Okay, so now we know what can go wrong. Fortunately, Lambda has a few tricks up its sleeve that we can use to remedy the situation.
Synchronous invocations: (API Gateway, Amazon Alexa, etc.)
In this case, Lambda returns a 429 error to the invoking application, which is responsible for retries. Some synchronous event sources might have retry logic built in, so be sure the check the Supported Event Sources from AWS.
Asynchronous invocations: (AWS SNS, AWS SES, AWS CloudWatch, etc)
These events are queued before they are invoked and if the execution fails, they are retried twice with delays between invocations. Optionally, you can specify a Dead Letter Queue for you function and have the failed events go to AWS SQS or SNS. However, if you do not specify a DLQ, the event is discarded after two retries.
In this case, Lambda polls your stream and invokes a Lambda function. If the invocation fails, Lambda will try to process the batch again until the data expires. To ensure that stream events are processed in order, the exception is blocking and the function will not read any new records until the failed batch is either successfully processed or expired.
Depending on the flow of your system, retries can be harmful. For instance, lets imagine a function that is responsible for adding user row to the database and sending a welcome email. If the function fails after creating the user, and gets retried, you will have a duplicate row in the database.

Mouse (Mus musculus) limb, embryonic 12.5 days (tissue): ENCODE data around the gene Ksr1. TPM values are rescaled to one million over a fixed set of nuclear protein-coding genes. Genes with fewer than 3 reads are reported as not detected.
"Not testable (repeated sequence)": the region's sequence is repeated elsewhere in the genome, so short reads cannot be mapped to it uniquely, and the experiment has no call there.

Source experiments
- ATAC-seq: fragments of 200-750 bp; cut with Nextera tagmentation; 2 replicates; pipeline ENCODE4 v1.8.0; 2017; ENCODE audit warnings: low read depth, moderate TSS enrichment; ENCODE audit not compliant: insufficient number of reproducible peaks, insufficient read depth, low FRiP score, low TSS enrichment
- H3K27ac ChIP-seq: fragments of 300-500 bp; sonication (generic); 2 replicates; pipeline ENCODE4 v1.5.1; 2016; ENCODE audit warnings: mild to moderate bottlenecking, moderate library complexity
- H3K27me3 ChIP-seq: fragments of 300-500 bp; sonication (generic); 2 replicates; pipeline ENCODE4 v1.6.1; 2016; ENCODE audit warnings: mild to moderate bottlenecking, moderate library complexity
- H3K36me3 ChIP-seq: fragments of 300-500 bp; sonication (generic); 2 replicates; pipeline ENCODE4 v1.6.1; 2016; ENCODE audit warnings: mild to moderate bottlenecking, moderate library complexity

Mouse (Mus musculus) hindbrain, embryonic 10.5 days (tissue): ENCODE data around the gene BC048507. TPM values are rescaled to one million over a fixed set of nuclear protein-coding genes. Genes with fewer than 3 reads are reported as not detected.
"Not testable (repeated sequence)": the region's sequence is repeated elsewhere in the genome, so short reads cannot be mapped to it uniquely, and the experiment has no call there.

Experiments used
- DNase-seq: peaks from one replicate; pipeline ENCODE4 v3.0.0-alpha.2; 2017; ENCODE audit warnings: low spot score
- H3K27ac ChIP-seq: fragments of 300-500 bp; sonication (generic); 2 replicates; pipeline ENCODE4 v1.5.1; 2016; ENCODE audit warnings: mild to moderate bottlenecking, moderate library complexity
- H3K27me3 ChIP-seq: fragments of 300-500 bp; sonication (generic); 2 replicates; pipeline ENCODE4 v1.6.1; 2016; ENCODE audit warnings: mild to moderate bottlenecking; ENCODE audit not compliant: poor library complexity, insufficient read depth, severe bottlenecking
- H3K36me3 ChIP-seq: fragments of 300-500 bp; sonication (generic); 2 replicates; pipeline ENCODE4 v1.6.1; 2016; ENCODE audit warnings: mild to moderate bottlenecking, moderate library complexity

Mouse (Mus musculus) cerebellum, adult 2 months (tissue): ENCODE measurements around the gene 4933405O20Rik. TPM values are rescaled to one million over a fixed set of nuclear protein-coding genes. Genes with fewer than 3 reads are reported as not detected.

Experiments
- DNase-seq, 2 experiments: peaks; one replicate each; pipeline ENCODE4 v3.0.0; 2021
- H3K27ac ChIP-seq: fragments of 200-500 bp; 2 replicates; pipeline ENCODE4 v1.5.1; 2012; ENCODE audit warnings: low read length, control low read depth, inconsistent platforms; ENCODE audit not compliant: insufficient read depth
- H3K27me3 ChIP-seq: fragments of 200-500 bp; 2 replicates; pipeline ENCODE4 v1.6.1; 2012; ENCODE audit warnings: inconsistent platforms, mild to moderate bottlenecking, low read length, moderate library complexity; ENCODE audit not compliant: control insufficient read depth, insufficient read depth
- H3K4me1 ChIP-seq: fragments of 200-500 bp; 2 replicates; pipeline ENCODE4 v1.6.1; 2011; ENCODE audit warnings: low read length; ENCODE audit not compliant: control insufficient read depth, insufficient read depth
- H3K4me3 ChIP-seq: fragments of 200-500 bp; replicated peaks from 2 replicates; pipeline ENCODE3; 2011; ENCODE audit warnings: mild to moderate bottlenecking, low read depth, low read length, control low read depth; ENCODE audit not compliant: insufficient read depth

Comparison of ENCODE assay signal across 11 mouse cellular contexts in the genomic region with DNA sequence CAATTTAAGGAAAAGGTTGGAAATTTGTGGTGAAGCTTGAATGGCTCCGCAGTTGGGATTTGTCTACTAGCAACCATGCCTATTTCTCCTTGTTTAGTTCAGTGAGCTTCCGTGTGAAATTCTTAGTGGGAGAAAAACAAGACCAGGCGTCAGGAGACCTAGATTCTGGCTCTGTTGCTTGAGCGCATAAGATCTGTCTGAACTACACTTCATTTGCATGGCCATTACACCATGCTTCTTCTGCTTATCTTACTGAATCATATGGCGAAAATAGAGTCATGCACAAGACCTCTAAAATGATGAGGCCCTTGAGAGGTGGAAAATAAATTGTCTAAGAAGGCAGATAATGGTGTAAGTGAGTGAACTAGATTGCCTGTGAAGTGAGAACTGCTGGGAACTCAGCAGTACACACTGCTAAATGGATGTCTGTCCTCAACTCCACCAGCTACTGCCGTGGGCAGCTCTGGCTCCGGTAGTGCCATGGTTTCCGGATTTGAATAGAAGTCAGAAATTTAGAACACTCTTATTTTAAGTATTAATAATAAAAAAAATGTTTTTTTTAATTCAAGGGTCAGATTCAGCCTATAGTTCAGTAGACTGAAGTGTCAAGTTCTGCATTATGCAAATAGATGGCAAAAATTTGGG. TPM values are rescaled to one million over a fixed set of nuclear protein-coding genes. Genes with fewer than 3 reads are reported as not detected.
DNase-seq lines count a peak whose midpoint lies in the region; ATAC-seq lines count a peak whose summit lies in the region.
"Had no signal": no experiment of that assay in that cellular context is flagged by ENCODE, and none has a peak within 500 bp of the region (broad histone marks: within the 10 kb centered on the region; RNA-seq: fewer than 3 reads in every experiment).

A good way to overcome this is to design your functions to be idempotent.
Idempotent functions are functions with a single task, which either succeeds or can be retried without any damage to the system. You could redesign the aforementioned function using step-functions. First being the function responsible for adding the user to the database and as a second step, another function sends the email. Read more about step functions here.
For later ease of debugging, I recommend logging out useful information like the event object (mind not logging out passwords etc.), fishy db and network requests and other possible points of failures. Also, make sure if you handle a critical exception, to log the trace out. This makes it possible for log based monitoring solutions like Dashbird to catch and process.
It’s important to note here, that most of these errors don’t get reported by default. In the best case scenario, you will notice them in the CloudWatch metrics dashboard, if you happen to have it open. Also, failures that happen outside the program execution are difficult or impossible to be picked up by agents, since the execution is halted before it reaches the handler or from an upper level. A good solution to that problem is detecting these problems from CloudWatch logs. I recommend using Dashbird - an easy to set up Serverless monitoring tool. The good thing about Dashbird is that it has zero effect to your Lambda performance or AWS cost. It also integrates with your Slack account, which brings alerting right to your development chat.
This covers much of what you need to know about error handling in AWS Lambdas. If you have further questions about serverless or this article, feel free to use the chat plugin to contact us or write at firstname.lastname@example.org.